Little is known about the prevalence and correlates of anger in the community.
We used data derived from a large national sample of the U.S. population, which included more than 34,000 adults ages 18 years and older. We defined inappropriate, intense, or poorly controlled anger by means of self-report of the following: (1) anger that was triggered by small things or that was difficult to control, (2) frequent temper outbursts or anger that lead to loss of control, or (3) hitting people or throwing objects in anger.
The overall prevalence of inappropriate, intense, or poorly controlled anger in the U.S. population was 7.8%. Anger was especially common among men and younger adults, and was associated with decreased psychosocial functioning. Significant and positive associations were evident between anger and parental factors, childhood, and adulthood adverse events. There were strong associations between anger and bipolar disorder, drug dependence, psychotic disorder, borderline, and schizotypal personality disorders. There was a dose-response relationship between anger and a broad range of psychopathology.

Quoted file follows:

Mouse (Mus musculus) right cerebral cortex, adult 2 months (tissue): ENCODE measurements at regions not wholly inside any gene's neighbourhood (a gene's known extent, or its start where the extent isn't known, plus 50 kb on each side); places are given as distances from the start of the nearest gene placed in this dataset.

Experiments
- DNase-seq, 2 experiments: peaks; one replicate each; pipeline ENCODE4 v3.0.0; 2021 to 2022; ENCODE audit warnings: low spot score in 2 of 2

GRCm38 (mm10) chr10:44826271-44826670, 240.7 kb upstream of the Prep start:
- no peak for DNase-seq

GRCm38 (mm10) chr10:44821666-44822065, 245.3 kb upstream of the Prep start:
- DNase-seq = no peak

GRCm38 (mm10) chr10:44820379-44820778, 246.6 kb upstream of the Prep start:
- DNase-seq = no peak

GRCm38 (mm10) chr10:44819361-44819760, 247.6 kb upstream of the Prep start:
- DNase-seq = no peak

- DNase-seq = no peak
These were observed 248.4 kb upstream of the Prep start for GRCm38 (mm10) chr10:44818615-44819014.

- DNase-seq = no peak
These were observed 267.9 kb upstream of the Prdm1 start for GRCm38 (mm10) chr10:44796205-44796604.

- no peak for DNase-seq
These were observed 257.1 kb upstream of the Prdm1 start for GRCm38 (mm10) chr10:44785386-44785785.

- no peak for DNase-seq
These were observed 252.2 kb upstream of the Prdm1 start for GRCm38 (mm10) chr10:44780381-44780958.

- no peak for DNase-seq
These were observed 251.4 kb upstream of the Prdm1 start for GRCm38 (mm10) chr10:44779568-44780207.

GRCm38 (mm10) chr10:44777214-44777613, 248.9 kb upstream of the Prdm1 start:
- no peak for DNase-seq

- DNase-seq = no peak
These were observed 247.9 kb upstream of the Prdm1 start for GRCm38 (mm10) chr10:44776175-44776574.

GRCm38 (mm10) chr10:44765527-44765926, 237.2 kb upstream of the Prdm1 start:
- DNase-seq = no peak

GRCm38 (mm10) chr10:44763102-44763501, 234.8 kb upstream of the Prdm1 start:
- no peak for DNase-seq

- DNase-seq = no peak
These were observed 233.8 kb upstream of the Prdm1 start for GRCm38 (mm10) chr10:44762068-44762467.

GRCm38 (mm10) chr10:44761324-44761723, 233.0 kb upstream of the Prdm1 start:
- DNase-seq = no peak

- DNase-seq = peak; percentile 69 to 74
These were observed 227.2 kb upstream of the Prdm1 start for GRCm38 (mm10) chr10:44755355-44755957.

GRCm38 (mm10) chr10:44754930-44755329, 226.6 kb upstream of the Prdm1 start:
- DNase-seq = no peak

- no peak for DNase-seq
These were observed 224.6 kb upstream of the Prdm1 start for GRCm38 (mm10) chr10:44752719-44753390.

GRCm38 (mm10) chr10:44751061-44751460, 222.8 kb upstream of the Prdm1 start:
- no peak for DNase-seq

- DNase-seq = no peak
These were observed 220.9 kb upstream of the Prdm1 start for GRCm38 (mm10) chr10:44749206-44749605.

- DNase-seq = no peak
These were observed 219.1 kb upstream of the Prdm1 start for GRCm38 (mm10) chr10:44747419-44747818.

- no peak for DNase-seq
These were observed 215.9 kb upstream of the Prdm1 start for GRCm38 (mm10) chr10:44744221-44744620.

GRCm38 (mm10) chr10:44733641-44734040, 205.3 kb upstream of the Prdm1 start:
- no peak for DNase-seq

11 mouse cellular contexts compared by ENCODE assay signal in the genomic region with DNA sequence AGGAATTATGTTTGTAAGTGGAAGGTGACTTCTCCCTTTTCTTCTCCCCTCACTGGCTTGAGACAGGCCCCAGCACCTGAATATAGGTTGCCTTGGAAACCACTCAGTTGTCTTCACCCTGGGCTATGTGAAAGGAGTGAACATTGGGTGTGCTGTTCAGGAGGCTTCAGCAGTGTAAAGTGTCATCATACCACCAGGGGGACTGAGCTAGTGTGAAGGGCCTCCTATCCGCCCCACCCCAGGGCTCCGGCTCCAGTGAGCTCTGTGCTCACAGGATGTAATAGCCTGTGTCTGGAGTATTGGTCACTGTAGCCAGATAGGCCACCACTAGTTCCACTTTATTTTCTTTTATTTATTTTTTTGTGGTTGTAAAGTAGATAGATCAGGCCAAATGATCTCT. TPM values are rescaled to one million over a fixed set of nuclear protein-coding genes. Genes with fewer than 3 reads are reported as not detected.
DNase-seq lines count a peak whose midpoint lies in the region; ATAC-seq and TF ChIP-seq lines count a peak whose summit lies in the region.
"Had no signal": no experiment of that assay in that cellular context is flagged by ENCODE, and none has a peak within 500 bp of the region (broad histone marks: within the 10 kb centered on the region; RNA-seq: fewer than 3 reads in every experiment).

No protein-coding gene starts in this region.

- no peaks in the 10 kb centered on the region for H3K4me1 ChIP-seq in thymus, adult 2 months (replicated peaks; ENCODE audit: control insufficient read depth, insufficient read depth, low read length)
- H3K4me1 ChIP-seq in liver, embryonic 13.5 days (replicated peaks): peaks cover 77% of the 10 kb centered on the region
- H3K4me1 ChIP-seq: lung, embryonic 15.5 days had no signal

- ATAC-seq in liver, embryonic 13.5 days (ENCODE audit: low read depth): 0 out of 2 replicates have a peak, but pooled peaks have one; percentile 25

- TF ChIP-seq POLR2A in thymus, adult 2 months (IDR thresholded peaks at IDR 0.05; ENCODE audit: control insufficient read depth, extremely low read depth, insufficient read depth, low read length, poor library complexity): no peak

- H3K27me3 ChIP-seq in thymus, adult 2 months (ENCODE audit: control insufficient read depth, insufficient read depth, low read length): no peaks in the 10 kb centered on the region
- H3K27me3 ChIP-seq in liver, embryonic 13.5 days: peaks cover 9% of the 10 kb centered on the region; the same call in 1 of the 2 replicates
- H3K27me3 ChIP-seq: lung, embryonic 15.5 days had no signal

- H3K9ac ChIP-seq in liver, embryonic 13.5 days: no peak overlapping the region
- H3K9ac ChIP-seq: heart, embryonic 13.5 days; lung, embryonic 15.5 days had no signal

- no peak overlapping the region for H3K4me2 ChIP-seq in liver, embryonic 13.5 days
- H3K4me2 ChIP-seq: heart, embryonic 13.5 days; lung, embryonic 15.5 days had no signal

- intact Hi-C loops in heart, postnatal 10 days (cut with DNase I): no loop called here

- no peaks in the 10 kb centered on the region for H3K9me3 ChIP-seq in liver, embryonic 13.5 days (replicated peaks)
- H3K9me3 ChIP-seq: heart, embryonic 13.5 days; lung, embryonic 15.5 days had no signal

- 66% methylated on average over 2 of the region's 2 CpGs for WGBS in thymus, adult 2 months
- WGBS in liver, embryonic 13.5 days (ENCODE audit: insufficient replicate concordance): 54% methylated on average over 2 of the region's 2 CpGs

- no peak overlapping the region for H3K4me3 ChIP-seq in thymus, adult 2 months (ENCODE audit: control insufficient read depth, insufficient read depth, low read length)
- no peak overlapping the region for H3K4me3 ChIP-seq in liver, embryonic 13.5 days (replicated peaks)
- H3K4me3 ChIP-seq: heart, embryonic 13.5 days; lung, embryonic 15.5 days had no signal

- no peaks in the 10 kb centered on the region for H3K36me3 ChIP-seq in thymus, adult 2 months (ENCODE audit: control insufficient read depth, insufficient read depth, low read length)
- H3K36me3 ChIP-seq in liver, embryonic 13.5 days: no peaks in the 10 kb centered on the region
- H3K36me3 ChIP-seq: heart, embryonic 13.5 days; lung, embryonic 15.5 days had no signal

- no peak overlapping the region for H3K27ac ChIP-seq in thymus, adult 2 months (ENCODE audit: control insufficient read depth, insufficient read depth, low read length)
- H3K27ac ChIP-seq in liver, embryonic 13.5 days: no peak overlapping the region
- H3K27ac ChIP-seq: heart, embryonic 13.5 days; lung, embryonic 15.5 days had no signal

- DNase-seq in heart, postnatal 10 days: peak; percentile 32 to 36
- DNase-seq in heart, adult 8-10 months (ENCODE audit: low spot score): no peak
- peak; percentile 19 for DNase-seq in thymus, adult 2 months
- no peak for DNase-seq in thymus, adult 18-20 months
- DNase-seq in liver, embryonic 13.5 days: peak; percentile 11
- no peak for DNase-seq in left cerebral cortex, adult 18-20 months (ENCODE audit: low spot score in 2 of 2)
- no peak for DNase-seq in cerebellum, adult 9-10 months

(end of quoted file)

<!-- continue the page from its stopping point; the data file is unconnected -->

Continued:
A rationale exists for developing screening tools and early intervention strategies, especially for young adults, to identify and help reduce anger.